with some claiming it is to protect their skin from the sun or repel insects.
But the Himba say it is an aesthetic consideration, a sort of traditional
make-up that women apply every morning when they wake.
Men do not use otjize.
Artprint available soon

- Jimmy Nelson

Day to day in Hartmann Valley

December 2011

The Himba day starts early. Women arise before or at dawn and apply
otjize. They milk the cattle, which are then herded to the grazing areas
by the men. If the grazing pasture is poor, the entire village will move
to a place with lusher grazing land. Young men often set up separate,
temporary villages and move around with the cattle, leaving the
women, children and older men at the main homestead.

Women take care of cooking, gardening, milking cattle, looking after
children, caring for livestock in the kraal and making clothes,
jewellery and otjize. Flour is made from maize and butter is churned.
Wood has to be collected, and water has to be carried from wells.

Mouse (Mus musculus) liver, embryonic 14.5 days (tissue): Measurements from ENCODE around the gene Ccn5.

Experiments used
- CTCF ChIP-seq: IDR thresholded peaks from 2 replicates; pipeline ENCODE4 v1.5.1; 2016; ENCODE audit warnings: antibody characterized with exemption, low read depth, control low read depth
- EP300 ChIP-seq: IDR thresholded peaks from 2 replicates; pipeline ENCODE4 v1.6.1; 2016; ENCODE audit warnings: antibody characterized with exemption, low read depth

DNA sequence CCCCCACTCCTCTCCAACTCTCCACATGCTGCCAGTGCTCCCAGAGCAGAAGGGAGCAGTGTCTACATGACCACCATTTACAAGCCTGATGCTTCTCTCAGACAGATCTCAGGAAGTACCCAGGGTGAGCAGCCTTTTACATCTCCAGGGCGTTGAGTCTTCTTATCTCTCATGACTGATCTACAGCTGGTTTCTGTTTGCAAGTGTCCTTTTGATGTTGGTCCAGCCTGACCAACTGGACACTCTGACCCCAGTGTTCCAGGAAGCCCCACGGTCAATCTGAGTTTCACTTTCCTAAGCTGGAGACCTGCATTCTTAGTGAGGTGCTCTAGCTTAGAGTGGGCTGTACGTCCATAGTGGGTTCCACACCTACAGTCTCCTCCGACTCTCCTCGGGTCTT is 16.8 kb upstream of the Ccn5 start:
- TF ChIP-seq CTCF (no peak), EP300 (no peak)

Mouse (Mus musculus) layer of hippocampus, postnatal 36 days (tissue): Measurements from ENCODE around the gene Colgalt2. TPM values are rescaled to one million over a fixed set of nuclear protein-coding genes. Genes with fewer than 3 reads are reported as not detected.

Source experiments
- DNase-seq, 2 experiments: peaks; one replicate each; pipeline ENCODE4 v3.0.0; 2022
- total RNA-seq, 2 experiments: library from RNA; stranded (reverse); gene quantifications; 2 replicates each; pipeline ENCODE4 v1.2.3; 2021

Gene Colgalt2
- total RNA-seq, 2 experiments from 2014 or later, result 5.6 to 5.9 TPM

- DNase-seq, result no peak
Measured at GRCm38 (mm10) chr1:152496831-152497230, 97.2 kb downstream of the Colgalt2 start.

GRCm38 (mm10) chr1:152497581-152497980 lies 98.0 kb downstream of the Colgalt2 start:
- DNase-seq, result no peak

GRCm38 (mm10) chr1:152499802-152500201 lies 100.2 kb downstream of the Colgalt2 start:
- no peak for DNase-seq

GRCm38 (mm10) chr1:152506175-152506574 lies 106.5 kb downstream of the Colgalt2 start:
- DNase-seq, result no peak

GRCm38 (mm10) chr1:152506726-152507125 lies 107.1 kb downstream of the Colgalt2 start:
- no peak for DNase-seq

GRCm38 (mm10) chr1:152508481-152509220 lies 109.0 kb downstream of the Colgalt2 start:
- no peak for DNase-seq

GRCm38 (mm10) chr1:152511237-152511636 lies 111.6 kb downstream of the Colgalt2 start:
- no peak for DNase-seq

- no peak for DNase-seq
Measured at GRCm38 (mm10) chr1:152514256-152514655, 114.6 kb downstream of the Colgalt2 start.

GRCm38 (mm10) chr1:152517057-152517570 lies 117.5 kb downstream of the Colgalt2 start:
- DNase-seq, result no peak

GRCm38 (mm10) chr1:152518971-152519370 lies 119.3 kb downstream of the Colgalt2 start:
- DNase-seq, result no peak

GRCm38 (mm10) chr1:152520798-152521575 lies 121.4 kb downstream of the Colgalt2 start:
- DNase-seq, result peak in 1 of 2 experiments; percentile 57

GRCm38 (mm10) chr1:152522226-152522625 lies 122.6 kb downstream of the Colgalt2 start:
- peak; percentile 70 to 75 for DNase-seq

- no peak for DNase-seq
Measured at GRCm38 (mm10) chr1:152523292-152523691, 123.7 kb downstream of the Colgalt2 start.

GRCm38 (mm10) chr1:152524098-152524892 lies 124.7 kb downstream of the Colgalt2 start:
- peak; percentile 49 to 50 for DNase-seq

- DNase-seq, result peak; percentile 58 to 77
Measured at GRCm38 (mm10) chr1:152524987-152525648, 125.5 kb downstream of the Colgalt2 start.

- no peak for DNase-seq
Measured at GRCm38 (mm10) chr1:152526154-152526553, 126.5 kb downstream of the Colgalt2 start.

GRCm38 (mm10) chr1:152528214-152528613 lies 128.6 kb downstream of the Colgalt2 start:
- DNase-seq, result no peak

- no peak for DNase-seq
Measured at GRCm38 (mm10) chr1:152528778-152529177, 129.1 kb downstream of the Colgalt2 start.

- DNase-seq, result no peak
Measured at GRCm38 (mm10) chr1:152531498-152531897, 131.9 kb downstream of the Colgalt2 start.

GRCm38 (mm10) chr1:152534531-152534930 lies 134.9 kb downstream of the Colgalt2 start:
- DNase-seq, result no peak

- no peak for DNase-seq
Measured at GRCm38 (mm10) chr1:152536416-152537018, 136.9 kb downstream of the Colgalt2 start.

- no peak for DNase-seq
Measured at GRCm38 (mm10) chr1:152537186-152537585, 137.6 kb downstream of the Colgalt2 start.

The children help with the tasks.

Artprint available soon

- Jimmy Nelson

Namib Rand

December 2011

The Himba have lived in scattered settlements throughout the region
of the Kunene River in north-west Namibia and south-west Angola.
The homes of the Himba are simple cone-shaped structures of saplings
bound together with palm leaves and plastered with mud and dung.
A family may move from one home to another several times a year to
seek grazing pastures for their goats and cattle.

Although constantly jeopardised by development, including proposed
hydroelectric projects, many Himba lead a traditional lifestyle that has